1. Gabe Dixon Band: Their self-titled album was given to me while I was performing on the cruise ship by Laura. It is some of the best writing. I always refer to this album as the best car-driving music in the world. Period. You MUST get this album. I have had more friends fall in love with this music... you will, too!
2. Andrew Peterson: This is the most recent addition to my life soundtrack, but his "Counting Stars" album has some great storytelling and melodies.
3. The Weepies: I know the name sounds so forlorn and hipster-ish, but The Weepies are a charming duo with a really unique sound. Their music has been used in a lot of soundtracks. My favorites of theirs are spread over three albums so I can't recommend one in particular. Take some time to listen on Itunes and find your favorite! Ok- I can't help it... a few song faves... "Somebody Loved," "World Spins Madly On," "They're in Love, Where am I," and "Gotta Have You."
4. The Wailin Jennys: Again with the name, I know.... The Wailin Jennys are a trio of some of the most pure female voices I've ever heard. They have incredible abilities to tune and sing some excellent, simple tunes. Take a listen to some of their live albums. It's ridiculous. I also LOVE the album "Firecracker."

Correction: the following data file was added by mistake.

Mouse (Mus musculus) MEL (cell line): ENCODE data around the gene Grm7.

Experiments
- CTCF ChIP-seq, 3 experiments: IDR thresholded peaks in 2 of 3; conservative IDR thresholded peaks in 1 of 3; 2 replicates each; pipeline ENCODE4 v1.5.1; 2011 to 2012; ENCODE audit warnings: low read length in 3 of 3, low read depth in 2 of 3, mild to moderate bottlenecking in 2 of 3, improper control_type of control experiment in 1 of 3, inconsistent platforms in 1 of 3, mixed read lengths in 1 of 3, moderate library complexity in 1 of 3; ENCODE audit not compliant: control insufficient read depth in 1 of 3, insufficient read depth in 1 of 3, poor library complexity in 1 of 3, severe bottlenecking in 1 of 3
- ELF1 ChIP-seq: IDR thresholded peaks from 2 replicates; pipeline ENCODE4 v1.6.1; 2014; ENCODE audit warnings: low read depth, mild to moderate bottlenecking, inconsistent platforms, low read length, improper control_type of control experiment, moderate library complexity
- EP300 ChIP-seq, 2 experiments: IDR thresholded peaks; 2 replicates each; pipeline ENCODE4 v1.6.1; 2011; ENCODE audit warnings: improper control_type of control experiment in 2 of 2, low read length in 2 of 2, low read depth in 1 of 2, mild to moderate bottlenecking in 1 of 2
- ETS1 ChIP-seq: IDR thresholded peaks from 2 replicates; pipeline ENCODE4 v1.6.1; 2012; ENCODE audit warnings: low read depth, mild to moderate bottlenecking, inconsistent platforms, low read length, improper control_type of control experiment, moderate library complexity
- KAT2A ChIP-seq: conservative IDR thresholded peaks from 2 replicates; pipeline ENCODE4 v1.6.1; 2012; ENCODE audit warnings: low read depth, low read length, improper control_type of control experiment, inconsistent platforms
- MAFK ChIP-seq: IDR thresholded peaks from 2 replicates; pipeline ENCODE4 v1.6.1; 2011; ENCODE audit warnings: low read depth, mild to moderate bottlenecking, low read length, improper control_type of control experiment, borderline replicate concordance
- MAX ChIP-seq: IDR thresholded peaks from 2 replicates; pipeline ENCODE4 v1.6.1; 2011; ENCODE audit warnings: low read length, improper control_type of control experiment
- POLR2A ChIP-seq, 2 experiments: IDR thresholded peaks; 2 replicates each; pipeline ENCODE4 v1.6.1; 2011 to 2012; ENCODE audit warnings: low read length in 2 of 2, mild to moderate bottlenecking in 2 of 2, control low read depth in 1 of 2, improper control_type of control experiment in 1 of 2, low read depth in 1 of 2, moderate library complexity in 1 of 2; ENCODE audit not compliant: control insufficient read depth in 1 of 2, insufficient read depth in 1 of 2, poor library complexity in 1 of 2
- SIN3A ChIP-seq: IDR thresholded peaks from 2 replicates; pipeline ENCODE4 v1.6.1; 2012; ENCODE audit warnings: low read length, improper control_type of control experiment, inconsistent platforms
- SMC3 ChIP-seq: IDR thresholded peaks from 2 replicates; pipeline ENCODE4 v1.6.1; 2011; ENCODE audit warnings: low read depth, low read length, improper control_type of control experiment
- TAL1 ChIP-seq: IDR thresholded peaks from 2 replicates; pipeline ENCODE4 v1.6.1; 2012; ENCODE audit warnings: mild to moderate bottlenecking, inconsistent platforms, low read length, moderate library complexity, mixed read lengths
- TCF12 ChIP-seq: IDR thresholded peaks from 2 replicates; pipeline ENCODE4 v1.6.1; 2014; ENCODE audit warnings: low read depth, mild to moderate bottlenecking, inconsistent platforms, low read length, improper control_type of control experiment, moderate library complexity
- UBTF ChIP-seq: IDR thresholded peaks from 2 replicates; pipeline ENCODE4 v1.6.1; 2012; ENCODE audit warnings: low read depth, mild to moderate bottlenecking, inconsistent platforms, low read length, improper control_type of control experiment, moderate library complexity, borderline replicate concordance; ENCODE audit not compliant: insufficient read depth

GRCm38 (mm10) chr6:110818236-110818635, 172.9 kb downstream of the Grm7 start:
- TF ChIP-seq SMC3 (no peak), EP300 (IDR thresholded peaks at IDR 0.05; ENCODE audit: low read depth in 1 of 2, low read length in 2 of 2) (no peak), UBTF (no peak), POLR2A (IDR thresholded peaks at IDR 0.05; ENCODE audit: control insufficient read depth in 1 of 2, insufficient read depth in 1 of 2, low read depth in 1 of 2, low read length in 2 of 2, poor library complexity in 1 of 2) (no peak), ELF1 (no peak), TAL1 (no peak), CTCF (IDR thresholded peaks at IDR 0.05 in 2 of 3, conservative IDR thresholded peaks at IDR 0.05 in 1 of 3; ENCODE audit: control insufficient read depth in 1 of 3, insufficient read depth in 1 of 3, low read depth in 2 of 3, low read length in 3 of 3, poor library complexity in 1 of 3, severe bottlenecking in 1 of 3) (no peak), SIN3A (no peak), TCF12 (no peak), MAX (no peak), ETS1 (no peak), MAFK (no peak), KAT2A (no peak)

5. Ben Sollee: Ben is from Kentucky and is an incredibly talented writer and CELLIST! He strums, bows, and picks the cello and all the while produces some of the best folk music around.
6. Crossroads: Yup- Crossroads as in my church in Cincinnati. The best part about their music is that it's all FREE and able to be downloaded from their website. Whether you are a Christian or not you will certainly appreciate the music and the fact that it is actually well written and recorded by talented musicians. This ain't your typical praise chorus, people! Some of my faves of theirs are "Clearly," "When Freedom Comes," "Run, "This Is, and "Rebuild."